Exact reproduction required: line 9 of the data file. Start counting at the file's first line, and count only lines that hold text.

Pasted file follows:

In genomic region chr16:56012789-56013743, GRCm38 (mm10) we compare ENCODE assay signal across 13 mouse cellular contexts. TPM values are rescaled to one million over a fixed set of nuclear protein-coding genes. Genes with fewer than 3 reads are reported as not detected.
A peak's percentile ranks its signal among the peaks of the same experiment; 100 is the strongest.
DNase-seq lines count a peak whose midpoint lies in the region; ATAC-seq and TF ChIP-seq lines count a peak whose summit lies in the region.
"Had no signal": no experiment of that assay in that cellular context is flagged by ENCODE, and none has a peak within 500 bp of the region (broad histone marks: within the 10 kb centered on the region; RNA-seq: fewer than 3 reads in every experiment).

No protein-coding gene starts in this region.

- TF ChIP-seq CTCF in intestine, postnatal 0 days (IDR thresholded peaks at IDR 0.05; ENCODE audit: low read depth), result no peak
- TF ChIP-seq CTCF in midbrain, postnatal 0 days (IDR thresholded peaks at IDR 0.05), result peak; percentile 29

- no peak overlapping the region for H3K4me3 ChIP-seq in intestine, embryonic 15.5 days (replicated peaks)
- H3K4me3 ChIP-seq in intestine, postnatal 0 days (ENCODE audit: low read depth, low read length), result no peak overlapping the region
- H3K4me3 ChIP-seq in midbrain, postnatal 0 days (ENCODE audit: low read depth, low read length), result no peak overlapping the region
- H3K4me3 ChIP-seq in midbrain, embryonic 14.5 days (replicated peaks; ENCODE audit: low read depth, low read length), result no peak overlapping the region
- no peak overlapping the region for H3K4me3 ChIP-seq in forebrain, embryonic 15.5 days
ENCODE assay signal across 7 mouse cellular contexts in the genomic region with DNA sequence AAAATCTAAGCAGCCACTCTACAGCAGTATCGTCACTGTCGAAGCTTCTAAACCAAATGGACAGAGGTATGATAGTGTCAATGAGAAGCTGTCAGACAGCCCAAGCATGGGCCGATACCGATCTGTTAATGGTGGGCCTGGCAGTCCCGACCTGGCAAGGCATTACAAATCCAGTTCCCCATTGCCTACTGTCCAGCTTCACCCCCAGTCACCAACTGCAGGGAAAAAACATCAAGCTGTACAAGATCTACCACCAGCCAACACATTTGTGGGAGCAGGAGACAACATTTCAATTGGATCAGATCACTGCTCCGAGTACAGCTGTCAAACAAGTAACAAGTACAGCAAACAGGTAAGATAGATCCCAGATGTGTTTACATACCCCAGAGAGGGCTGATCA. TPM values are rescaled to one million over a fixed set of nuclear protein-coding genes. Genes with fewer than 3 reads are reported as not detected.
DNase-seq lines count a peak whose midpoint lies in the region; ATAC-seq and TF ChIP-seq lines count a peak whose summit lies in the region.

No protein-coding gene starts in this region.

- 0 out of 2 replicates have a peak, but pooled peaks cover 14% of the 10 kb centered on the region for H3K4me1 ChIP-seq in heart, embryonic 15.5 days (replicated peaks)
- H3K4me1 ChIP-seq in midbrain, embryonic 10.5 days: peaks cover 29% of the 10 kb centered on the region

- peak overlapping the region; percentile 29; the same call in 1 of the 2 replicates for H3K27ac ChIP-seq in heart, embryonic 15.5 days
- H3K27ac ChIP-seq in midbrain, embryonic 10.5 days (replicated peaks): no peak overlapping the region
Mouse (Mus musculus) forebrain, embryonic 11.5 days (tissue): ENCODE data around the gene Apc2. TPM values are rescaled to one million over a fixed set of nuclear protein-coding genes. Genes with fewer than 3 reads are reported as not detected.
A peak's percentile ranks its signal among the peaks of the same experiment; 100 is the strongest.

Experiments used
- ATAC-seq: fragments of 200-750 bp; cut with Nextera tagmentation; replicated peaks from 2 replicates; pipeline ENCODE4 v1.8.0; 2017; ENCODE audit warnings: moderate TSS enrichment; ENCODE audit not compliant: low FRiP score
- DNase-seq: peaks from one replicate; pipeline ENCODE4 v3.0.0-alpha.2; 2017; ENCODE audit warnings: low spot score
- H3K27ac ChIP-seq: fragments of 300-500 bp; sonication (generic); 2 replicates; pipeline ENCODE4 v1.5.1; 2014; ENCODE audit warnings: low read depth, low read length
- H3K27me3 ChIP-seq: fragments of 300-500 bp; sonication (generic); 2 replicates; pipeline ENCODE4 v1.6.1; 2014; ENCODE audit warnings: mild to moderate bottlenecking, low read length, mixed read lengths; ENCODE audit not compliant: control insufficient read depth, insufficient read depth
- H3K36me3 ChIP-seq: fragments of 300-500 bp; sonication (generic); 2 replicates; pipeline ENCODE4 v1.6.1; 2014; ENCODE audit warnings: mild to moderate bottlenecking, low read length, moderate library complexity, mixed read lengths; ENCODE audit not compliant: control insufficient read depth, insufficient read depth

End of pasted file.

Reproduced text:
- H3K4me3 ChIP-seq in intestine, postnatal 0 days (ENCODE audit: low read depth, low read length), result no peak overlapping the region